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Have you ever been fascinated by the soaring hawks in the sky? Their flight movement, along with the gracious gliding, captures our attention in awe. Today we learn about one such species, the Eastern buzzard. These birds are found in Mongolia, China, and Japan.
As these Buteo species of birds are predominantly seen in Japan, they get their name as Buteo japonicus. These partial migratory birds winter in Southeast Asia.
The eastern buzzard (Buteo japonicus) is a bird species, also known as Japanese buzzards. An eastern buzzard (Buteo japonicus) is a bird of prey, medium to large-sized, commonly found in Mongolia, China, and Japan.
Though called by Americans as a hawk, eastern buzzard (Buteo japonicus) bird species have common names in different languages worldwide.
Eastern buzzards (Buteo japonicus ) belong to the class Aves, family Accipitridae, and order Accipitriformes. Order Accipitriformes include the majority of diurnal birds of prey. The distinct feature of the class Aves is that these animals are warm-blooded, and they have highly developed flight muscles that help them in flight.
The overall population count of the eastern buzzard is unknown. However, with the Least Concern status in the IUCN Red List, we can conclude there is no imminent threat to the population of these species of birds. Their population is well distributed in their habitat range, and they are not endangered.
The eastern buzzard (Buteo japonicus) can be sighted from the Lake Baikal area, east of Mongolia, to the northeastern part of China, extending further to the Sakhalin Islands in Japan. They also inhibit the Kuril Islands in Tibet and some parts of northwest India.
Some Eastern buzzard (Buteo japonicus) birds winter in India, China, Southern Japan, and Korea.
The eastern buzzard (Buteo japonicus) prefers a diverse habitat range like Treed and open terrain, forests, mountain regions, open grasslands, agricultural lands, and wooded city parks. etc. They are located closer to open lands, just like a hawk. This Eastern buzzard (Buteo japonicus) species prefer temperate climate and trees that are at least 20ft high to build their nests.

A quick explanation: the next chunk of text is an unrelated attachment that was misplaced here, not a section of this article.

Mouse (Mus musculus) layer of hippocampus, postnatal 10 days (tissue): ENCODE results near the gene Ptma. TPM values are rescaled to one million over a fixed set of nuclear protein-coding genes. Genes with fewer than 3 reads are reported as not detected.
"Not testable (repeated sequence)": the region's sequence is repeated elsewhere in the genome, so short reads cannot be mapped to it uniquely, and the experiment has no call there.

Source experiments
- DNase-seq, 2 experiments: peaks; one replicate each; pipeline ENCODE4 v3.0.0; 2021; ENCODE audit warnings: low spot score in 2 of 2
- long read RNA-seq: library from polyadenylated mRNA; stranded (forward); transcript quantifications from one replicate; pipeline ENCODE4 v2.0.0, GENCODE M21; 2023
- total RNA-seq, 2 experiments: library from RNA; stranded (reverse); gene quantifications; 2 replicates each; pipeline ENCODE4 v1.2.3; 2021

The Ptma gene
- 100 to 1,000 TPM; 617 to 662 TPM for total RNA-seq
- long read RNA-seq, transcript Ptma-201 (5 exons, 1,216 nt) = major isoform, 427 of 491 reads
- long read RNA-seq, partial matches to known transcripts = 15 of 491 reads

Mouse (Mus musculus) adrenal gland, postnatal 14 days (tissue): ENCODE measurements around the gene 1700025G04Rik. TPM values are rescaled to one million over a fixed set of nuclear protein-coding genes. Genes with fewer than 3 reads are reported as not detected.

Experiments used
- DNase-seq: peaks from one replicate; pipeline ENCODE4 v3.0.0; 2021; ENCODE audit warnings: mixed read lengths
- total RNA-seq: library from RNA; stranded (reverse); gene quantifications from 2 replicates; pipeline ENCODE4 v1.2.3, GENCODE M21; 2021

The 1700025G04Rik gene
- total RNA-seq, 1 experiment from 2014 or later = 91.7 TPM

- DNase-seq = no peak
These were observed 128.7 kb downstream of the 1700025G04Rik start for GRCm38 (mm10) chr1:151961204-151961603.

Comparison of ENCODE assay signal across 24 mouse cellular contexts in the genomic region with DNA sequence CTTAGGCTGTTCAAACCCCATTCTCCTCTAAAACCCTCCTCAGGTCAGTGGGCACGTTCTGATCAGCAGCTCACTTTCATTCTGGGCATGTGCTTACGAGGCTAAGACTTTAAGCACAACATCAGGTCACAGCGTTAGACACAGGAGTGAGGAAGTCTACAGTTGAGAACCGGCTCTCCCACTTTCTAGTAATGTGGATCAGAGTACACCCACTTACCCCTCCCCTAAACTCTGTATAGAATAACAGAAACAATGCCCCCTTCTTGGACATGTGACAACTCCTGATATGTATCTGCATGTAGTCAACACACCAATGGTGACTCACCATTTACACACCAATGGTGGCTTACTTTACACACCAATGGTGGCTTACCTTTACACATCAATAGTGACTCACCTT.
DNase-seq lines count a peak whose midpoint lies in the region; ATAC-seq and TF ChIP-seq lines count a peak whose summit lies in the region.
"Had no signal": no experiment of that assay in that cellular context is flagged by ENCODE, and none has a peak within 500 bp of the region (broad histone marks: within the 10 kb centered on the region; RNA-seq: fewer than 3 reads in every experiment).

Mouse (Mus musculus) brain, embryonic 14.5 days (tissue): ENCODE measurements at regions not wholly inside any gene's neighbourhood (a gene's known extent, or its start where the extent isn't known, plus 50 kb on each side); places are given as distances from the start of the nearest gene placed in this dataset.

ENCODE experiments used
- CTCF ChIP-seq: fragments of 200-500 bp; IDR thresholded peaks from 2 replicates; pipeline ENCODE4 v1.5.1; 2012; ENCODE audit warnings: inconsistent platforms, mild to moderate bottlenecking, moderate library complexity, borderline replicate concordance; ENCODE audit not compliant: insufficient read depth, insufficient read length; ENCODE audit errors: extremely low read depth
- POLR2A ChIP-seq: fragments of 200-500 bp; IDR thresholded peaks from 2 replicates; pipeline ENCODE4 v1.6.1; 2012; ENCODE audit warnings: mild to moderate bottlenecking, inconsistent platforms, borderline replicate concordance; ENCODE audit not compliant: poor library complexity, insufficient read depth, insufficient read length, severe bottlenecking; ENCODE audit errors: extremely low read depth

The Eastern buzzard (Buteo japonicus) species are not known to live in huge flocks. Instead, the Eastern buzzard (Buteo japonicus) is often sighted with a smaller group of their family species, reaching up to 20 members.
The exact lifespan of Eastern buzzard (Buteo japonicus) species is unknown. However, buzzards have a high mortality rate in juveniles that amounts to one-third of their number. On the other hand, the ones that cross the threshold of reproductive maturity tend to live longer, up to eight years on average.
Eastern buzzard (Buteo japonicus) bird species breed from April to May. Eastern buzzard (Buteo japonicus) bird species mate for life, and the breeding pair is highly territorial. They build nests on pine trees or rocky cliffs up to 20m (787.5 in) off the ground. Up to three eggs are laid by the eastern buzzard female, which is incubated for 33-35 days. The chicks are out in the world in two days intervals.
For the first couple of weeks, the female Eastern buzzard (Buteo japonicus) broods the chicks, and the male Eastern buzzard (Buteo japonicus) fetches the food. The young chicks fledge in 50-55 days but remain with their parents for another six to eight weeks.
As per the IUCN Red List, Eastern buzzard (Buteo japonicus) is classified as Least Concern. Their population is well established and not facing any serious threats.
However, the subspecies, B. j. oshiroi, from Daito Islands, are classified as Critically Endangered by the Japan Integrated Biodiversity Information System (J-IBIS). The agency also lists another subspecies, B. j. toyoshimai from Izu Islands and Bonin Islands, as Endangered for their declining population trend.